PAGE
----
Feel free to suggest topics for the blog. We are happy to consider topics pertaining to general points of Labor and Employment Law, but we cannot answer questions about specific situations or provide legal advice. If you desire legal advice, you should contact an attorney.

Your use of this blog does not create an attorney-client relationship between you and Nuddleman Law Firm, P.C. The use of the Internet or this blog for communication with the firm or any individual member of the firm does not establish an attorney-client relationship. Confidential or time-sensitive information should not be posted in this blog and Nuddleman Law Firm, P.C. cannot guarantee the confidentiality of anything posted to this blog.

The Nuddleman Law Firm, P.C. represents employees and businesses throughout Silicon Valley and the greater San Francisco Bay Area including Pleasanton, Oakland, San Ramon, Hayward, Palo Alto, Menlo Park, Mountain View, Los Altos, San Jose, the South Bay Area, Campbell, Los Gatos, Cupertino, Morgan Hill, Gilroy, Sunnyvale, Santa Cruz, Saratoga, and Alameda, San Mateo, Santa Clara, San Benito, Mendocino, and Calaveras counties.

Wrongful Termination After Nurse Repeatedly Refused to Perform Nurse-Led Stress Tests

Nurse-Led Stress Tests

The Nursing Practice Act (Bus. & Prof. Code, § 2700 et seq.) regulates the practice of nursing in California.  The Nursing Practice Act permits nurses to perform certain functions that would otherwise be considered the illegal practice of medicine, when such functions are performed pursuant to a hospital’s “standardized procedures.”  (Bus. & Prof. Code, § 2725, subd. (c).)  The Nursing Practice Act Title 16 of the California Code of Regulations contains the guidelines promulgated implementing the NPA.  (See Cal. Code Regs., tit. 16, § 1470-1474)

In Nosal-Tabor v. Sharp Chula Vista Medical Ctr.Karen, a registered nurse repeatedly refused to perform nurse-led stress tests and made numerous complaints concerning the testing to Sharp’s management.  The nurse complained that stress testing constitutes the practice of medicine and that Sharp had not adopted sufficient procedures to allow nurses to perform such tests.  Sharp’s management disagreed and told the nurse to conduct the stress testing.  After the nurse continued to refuse to perform nurse-led stress testing and to complain about its implementation, Sharp disciplined her and eventually terminated her employment.

Wrongful Termination

Nosal-Tabor sued Sharp, alleging wrongful termination and two causes of action premised on claims of improper workplace retaliation.  Sharp filed a motion for summary judgment.  The trial court granted the motion, ruling that Nosal-Tabor presented “no credible evidence that the Standardized Procedures in place at the time of her termination were insufficient.”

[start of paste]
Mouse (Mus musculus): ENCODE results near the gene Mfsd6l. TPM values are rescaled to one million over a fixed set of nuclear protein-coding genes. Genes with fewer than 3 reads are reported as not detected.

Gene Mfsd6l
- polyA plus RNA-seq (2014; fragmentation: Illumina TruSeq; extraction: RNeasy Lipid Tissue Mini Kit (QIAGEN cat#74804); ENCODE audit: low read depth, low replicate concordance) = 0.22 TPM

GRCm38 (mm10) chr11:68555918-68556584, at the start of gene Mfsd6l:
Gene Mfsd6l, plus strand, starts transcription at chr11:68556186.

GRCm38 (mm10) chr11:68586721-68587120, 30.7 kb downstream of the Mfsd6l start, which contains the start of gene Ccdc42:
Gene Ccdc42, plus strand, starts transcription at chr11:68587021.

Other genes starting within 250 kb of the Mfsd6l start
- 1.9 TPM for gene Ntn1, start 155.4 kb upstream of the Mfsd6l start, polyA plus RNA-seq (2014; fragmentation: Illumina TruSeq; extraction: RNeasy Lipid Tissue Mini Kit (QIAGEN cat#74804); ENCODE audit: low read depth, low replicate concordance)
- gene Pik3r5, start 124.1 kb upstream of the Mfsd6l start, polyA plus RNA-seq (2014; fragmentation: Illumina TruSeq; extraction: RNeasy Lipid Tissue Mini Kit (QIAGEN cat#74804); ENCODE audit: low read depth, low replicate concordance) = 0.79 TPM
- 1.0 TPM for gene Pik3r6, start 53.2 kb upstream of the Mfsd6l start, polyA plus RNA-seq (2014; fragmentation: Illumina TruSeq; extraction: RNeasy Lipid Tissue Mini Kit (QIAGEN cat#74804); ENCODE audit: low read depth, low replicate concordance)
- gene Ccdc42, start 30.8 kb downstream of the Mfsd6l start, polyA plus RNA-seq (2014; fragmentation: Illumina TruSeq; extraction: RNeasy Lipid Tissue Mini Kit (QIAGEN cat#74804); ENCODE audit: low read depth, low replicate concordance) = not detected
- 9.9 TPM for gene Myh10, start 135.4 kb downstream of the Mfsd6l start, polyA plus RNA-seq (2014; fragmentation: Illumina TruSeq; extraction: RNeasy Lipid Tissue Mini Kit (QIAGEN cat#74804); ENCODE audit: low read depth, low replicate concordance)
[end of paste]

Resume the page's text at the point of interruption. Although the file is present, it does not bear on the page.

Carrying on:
On appeal, Nosal-Tabor claimed that the trial court erred in granting Sharp’s motion for summary judgment.  Her primary contention is that the trial court erred in concluding that there was no evidence upon which a reasonable juror could find that Sharp had failed to adopt standardized procedures that comply with the guidelines.  Nosal-Tabor contended that this error caused the court to improperly conclude that she would be unable to establish any of her causes of action.

The appellate court determined that the documents that Sharp maintained for its standardized procedures did not contain several elements required by the regulations.  “In light of these deficiencies, a reasonable juror could find that Sharp improperly retaliated against, and wrongfully terminated, Nosal-Tabor when she complained about, and refused to perform, nurse-led stress testing pursuant to Sharp’s legally deficient procedures.”

Employers should be cautious when disciplining or terminating an employee for complaining about potential violations of the law.  Even when the company believes it has fully complied with the law, an employee may still be able to allege a claim for wrongful termination or retaliation.  If you have questions about your termination or if you are considering terminating an employee for potentially protected conduct, contact a knowledgeable wrongful termination lawyer.

Original article by Robert E. Nuddleman of Nuddleman Law Firm, P.C.

Feel free to suggest topics for the blog. We are happy to consider topics pertaining to general points of Labor and Employment Law, but we cannot answer questions about specific situations or provide legal advice. If you desire legal advice, you should contact an attorney.

Your use of this blog does not create an attorney-client relationship between you and Nuddleman Law Firm, P.C. The use of the Internet or this blog for communication with the firm or any individual member of the firm does not establish an attorney-client relationship. Confidential or time-sensitive information should not be posted in this blog and Nuddleman Law Firm, P.C. cannot guarantee the confidentiality of anything posted to this blog.

The Nuddleman Law Firm, P.C. represents employees and businesses throughout Silicon Valley and the greater San Francisco Bay Area including Pleasanton, Oakland, San Ramon, Hayward, Palo Alto, Menlo Park, Mountain View, Los Altos, San Jose, the South Bay Area, Campbell, Los Gatos, Cupertino, Morgan Hill, Gilroy, Sunnyvale, Santa Cruz, Saratoga, and Alameda, San Mateo, Santa Clara, San Benito, Mendocino, and Calaveras counties.